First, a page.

If you are not convinced, here is some info from HomePlug.org:


    Note that mention that special effort was needed when designing HomePlug to ensure that the radiation stays below the specifications. Also, they specifically leave some frequency bands that home electronics (such as cordless phones use) free – otherwise, the radiation is so strong that that devices cordless phones can’t even function.

    So, if you are hoping to reduce electromagnetic radiation exposure via HomePlug, better stick with a low-power WiFi router.


    – Alex

    1. Hi Alex

      Thank you for your comments.

      Cabled broadband is always best but many people cannot afford the expense of installing this, or are living in rented accommodation where they may not be allowed to do so.

      There is certainly some radiation from HomePlugs, but according to Powerwatch, who have been at the leading edge of EMF research for over 20 years, the levels are negligible compared to WiFi:

      The transmitting power of a HomePlug (dLan adapter) compared to wireless devices in the home is very small indeed:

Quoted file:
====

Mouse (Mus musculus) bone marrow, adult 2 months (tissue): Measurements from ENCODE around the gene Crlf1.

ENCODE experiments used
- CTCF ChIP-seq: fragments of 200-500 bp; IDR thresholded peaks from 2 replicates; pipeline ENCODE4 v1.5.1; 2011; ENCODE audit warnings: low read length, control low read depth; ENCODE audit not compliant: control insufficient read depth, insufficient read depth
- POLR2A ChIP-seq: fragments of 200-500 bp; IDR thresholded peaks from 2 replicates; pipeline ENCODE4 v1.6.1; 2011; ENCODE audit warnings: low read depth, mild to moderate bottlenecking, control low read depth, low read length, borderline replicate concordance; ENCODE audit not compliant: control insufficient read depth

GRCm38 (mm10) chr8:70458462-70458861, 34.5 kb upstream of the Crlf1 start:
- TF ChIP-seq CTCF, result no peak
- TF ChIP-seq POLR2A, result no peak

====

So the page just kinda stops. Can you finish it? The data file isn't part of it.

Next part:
My husband and I are very sensitive to WiFi radiation and can tell immediately if there is a device turned on in our home. As I mentioned in my blog, in some homes we have lived in, we have felt no effect at all. In one, we found we always had busy dreams and surfed on the surface of sleep rather than sinking deeply if we ever forgot to turn the router and HomePlugs off at night, but during the day it was absolutely fine. In each home we measured RF levels using professional equipment and found no increase. However we do use anti-surge mains conditioners on all our computing and TV equipment to filter out RF interference, as everyone needs to do these days, and this certainly helps.

      I have recommended HomePlugs to clients who have developed health problems as a result of WiFi exposure and all have reported an improvement. I will continue to monitor scientific data on this topic, of course, but of much more concern is the level of radiation from DECT (cordless) phones

    1. Hi David,

      We had a BT Home Bub 3.0 and followed instructions to turn off the wireless. The blue wireless light went out, but when we checked it with an Acoustimeter (a device that measures microwave radiation), we discovered it was still emitting very high levels. With BT Home Hubs 1.0, 1.5 and 2.0, there is absolutely nothing you can do about this. With BT Home Hub 3.0, I’m told you can call BT and ask them to unsubscribe you from what used to be called BT FON and is now called BT Wi-Fi, and your Home Hub 3.0 will no longer be a public hotspot. There was no information available about this at the time we discovered the problem with ours, so we remedied it by replacing the Home Hub with a different make of router.